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Pal or Fort?

Discussion in 'Wood and Canvas' started by fjalt, Oct 5, 2009.

  1. Dan Miller

    Dan Miller cranky canoeist Staff Member

    What's with all the "F" words coming from north of the border??? Heck, even I listen to Kingston radio!
     
  2. OP
    OP
    fjalt

    fjalt Curious about Wooden Canoes

    Excellent, A picture is worth a thousand words. That looks exactly like my canoe, only mine isn't pretty yet. Mine has double thwarts and the chestnut decals, serial number and red in color. Thank-you for the pictures.
    So, on these canoes are the planking and ribs all white cedar?
     
  3. davelanthier

    davelanthier Wooden Canoes are in the Blood

    White Cedar ribs, Red Cedar planking. Pictures don't do the Red Cedar justice. Here's a few Chestnut Prospector pictures with wide ribs and White Cedar planking/ribs. Note the factory hand caned seats rather than the standard slat seats.
     

    Attached Files:

  4. davelanthier

    davelanthier Wooden Canoes are in the Blood

    Here's a few Chestnut Pal pictures with wide ribs and White Cedar ribs/planking. Seat cane was replaced with 1960's car seat belt material.
     

    Attached Files:

  5. OP
    OP
    fjalt

    fjalt Curious about Wooden Canoes

    Thanks again, the pictures really help. So, now I know that my canoe has red cedar planking on white cedar ribs. The gunwales and thwarts and seats are ash. I know where to locate all the materials that I will need except one and a half inch ribs in white cedar but I could cut down a wider rib which they sell at Northwood. Now if I could find some help in recanvasing the canoe, anybody out there who lives in Washington?
     
  6. OP
    OP
    fjalt

    fjalt Curious about Wooden Canoes

    to keel or not to keel

    So, I've got the canoe stripped and ready to install new ribs and planking. I have two questions:

    1. If I use epoxy on the end of the ribs, won't it show white on the top exposed portion of the rib even with the outwale on?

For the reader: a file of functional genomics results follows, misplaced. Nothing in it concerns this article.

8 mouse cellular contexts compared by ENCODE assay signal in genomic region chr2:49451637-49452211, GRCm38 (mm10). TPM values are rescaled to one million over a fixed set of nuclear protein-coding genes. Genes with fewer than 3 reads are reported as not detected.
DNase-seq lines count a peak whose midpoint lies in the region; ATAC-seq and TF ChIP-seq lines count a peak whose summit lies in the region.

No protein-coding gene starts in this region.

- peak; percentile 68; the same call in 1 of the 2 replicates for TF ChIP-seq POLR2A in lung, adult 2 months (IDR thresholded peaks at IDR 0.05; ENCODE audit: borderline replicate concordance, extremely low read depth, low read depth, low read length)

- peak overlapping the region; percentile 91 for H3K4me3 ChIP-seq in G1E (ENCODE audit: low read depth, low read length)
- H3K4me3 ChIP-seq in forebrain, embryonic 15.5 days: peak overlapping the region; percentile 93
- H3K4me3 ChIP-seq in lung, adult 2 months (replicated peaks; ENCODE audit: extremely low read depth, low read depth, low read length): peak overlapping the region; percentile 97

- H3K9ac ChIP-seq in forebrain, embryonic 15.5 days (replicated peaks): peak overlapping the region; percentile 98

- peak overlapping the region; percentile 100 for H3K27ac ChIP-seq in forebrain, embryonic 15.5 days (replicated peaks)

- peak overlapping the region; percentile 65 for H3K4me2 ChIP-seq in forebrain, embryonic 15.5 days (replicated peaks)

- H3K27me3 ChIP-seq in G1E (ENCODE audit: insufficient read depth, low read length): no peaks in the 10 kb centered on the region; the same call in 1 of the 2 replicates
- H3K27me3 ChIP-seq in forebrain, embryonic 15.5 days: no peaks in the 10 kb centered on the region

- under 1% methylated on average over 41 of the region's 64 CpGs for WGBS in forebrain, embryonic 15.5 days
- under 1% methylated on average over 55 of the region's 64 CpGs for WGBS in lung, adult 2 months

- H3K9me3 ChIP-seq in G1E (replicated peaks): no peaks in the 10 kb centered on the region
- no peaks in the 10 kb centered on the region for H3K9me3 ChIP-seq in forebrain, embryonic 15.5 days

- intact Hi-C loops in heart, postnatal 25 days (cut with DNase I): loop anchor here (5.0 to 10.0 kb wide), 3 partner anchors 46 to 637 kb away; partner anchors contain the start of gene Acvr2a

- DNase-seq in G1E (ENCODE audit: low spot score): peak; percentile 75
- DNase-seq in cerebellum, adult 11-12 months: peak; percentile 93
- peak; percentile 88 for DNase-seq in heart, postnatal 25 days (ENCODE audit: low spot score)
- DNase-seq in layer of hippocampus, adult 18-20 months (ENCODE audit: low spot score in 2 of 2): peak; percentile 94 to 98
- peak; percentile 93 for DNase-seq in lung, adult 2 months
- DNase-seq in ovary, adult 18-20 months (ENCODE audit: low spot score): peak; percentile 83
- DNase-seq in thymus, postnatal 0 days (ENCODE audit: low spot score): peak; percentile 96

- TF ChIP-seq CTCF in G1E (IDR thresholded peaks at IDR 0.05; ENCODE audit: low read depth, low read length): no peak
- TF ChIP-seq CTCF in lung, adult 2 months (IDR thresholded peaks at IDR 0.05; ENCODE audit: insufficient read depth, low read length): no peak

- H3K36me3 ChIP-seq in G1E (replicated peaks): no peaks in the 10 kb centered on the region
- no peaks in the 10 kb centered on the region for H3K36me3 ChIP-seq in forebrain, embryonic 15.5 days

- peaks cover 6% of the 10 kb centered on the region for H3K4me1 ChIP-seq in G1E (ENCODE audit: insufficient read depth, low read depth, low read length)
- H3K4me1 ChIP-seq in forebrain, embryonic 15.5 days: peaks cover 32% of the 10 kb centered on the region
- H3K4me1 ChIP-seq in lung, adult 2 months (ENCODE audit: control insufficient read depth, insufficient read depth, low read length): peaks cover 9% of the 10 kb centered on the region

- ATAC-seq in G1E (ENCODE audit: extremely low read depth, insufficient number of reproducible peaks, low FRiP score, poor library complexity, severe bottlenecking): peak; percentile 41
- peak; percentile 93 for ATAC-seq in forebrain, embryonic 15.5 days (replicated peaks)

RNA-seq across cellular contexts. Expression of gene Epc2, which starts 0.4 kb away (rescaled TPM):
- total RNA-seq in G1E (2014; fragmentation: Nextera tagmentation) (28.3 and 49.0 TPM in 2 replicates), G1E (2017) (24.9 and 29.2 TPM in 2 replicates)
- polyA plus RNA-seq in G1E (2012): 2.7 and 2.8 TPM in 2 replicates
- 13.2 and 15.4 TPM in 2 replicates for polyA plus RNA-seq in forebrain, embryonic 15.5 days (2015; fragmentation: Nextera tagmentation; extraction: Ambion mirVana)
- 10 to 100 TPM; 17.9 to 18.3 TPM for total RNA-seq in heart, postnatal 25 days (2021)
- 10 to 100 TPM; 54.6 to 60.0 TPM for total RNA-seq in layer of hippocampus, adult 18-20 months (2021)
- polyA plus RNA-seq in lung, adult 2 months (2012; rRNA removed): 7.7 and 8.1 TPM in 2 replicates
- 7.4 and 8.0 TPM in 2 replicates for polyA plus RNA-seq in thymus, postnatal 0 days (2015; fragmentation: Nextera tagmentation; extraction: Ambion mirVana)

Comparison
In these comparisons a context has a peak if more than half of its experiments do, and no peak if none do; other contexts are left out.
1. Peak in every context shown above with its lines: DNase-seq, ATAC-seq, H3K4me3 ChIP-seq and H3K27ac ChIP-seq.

2. I can't decide whether to put the shoe keel on the canoe or leave it off. Pros and cons of either way please?
     
  7. Dan Miller

    Dan Miller cranky canoeist Staff Member

    1. assuming you are using a typical marine epoxy (e.g. West System, MAS), it cures almost clear, and is not noticeable under the varnish topcoat.

    2. IMO, keels are a hindrance. Search the forums for past discussions. Leave it off, you can always put it on at a later date.
     
  8. pklonowski

    pklonowski Unrepentant Canoeist

    See if this works: Leave the keel off, but don't destroy it... then if the next owner wants it, they can have it.
     
  9. davelanthier

    davelanthier Wooden Canoes are in the Blood

    Just to be the Devils advocate--- the shoe keel will probably quickly distort to render itself useless if you don't re-instal it. I have several snake looking ones in the firewood pile. Further, ribs become fragile with age so the keel helps to protect them even though it is only about 1/2" thick. Because it is so thin it won't hamper the canoe handling to any degree. Finally, interior rib/keel screw holes are unsightly without the nice brass screws. Keep it original, instal the keel.
     
  10. Andy Hutyera

    Andy Hutyera The Red Canoe Guy

    If those screw holes bother you, just cut off a bunch of screws and epoxy them into the holes. I'd personally just ignore them. They won't hurt a thing and after a bit really won't be that noticeable. For what it's worth, I'm also of the no keel crowd. The only time they come in a bit helpful is on big water in a wind. I own a bunch of canoes. Only one has a keel and it is always my last choice. For solo canoeing I think they are a real impediment.
     
  11. Andre Cloutier

    Andre Cloutier Firestarter. Wicked Firestarter.